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The Talon

The Talon

February Literary Magazine

Stop and smell the roses
This+months+theme+was+to+include+a+rose%28s%29+in+your+work.+Art+by+Jason+Dennis
Art by Jason Dennis
This month’s theme was to include a rose(s) in your work. Art by Jason Dennis

Poetry

By K.E.M.

“Roses to Bristol”

Been watching through a window,

That unnamed walking widow.

Who always carries roses,

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On her way up to Bristol.

 

She walks them for her Moses,

Who died by unknown pistol.

Oh we all miss him oh-so,

But none more than that widow.


Short Story

By Taylor Walker

“Struck By Thorns”

“I’m plucking rose petals,” she responded to his anxious questioning. 

Her fingers removed a petal from the luscious flower and cooed at it with a smile. She did not feel the thorns of the stem poking into her skin, nor did she feel the liquid red trickling down her wrist. 

His presence didn’t seem to bother her, although he had just told her he was seeing someone else and that he would most definitely have to leave her behind. 

His figure sat down next to her on the bench and he could see her brow furrow only slightly. 

“How long have you been sitting out here?” His hand touched her shoulder lightly, but she didn’t give him any form of acknowledgement. “There are people who are looking for you.” 

There were in fact people who were looking for her, but she wouldn’t stand up. She would not move to go meet those people who were looking, and she wouldn’t run from them either. 

They would just have to find her themselves.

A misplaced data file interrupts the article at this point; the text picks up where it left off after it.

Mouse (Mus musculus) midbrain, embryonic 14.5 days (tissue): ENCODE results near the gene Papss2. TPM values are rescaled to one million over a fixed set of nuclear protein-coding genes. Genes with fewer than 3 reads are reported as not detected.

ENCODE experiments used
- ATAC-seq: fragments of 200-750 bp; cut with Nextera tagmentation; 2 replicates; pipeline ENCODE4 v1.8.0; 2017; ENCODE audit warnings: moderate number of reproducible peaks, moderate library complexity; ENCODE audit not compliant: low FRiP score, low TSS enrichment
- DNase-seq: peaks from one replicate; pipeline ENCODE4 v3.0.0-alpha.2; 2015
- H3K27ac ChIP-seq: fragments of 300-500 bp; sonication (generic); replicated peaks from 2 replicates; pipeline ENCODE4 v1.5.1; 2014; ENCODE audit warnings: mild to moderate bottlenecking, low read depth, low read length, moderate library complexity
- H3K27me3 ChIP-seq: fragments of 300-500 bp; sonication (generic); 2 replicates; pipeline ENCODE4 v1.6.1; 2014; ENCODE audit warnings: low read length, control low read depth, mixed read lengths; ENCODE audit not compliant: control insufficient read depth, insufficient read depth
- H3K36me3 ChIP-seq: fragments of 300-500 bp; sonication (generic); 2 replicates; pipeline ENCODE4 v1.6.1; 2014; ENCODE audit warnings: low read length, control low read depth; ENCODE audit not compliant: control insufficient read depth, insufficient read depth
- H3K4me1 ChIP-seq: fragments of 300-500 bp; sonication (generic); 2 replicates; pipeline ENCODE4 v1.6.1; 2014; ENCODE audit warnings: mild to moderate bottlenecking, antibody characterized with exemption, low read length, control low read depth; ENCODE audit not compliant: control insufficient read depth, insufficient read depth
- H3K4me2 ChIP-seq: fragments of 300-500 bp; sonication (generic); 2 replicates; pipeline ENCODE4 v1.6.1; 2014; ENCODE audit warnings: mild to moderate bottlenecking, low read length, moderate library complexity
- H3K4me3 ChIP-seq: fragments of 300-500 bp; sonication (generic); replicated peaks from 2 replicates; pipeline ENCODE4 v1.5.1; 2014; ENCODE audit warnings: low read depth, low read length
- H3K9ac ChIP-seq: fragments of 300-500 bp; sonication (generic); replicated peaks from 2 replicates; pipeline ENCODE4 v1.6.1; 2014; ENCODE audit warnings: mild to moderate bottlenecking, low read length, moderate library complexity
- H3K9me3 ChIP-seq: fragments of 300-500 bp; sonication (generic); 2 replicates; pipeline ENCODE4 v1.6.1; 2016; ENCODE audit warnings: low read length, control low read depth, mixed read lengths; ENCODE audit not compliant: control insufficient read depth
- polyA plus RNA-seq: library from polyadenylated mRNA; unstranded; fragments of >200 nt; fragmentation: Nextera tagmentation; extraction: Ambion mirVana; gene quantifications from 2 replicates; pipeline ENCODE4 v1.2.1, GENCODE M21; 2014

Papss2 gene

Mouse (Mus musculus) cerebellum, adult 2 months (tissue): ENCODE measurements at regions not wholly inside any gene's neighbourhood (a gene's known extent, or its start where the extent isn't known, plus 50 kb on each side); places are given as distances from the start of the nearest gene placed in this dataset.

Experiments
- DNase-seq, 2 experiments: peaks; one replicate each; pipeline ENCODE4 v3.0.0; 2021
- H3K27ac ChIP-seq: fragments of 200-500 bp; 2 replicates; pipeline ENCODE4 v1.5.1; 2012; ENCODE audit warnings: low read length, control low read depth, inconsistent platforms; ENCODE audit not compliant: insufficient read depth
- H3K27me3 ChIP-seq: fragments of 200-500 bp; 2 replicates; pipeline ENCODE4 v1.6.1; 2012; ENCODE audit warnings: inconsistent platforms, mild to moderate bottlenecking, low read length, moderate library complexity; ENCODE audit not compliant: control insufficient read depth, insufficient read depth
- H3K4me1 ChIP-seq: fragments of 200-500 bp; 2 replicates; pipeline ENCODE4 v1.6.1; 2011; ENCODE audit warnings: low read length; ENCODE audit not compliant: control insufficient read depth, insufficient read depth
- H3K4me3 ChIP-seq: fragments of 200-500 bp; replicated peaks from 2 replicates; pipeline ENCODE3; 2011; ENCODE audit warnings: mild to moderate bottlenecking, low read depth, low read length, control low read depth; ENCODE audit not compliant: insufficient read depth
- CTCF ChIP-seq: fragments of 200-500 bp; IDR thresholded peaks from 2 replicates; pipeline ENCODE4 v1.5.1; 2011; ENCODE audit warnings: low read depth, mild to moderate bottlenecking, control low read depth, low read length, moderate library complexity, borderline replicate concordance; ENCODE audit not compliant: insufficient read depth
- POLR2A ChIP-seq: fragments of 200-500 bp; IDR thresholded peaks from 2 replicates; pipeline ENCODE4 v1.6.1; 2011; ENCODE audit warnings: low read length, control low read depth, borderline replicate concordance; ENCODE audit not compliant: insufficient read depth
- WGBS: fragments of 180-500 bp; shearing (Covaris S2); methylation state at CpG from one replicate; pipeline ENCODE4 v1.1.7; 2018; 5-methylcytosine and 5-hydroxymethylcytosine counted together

“What are you doing?” He pleaded. 

She had pulled all the petals off the flower; they were scattered around her tarnished shoes on the concrete ground. A car sped by and whizzed in both their ears, but neither of them moved. 

The fast and sudden movement of her throwing only what the flower remained shocked him. He flinched as he watched her arm rest peacefully back in her lap. He looked out as another car came towards the stem and thorns and drove it over with its tire, squishing it into the Earth. 

“I told you,” she huffed. “I was plucking rose petals!” She marched away from him. 

He couldn’t help but follow after her, a few droplets of her blood had somehow smeared along his own pale wrist. 


By Cael Fahrmann

The trees in the forest swayed, creaking and moaning with each gust of wind. Two people were alone in this forest. One, Rose, was a tan-skinned woman with long, dark hair. The second, Mike, was a round, middle-aged man with a beard. Tonight, they had one thing left to do. One last task from the Ranger.

“Are you sure this is where we are supposed to be?” Rose said, questioning where they were.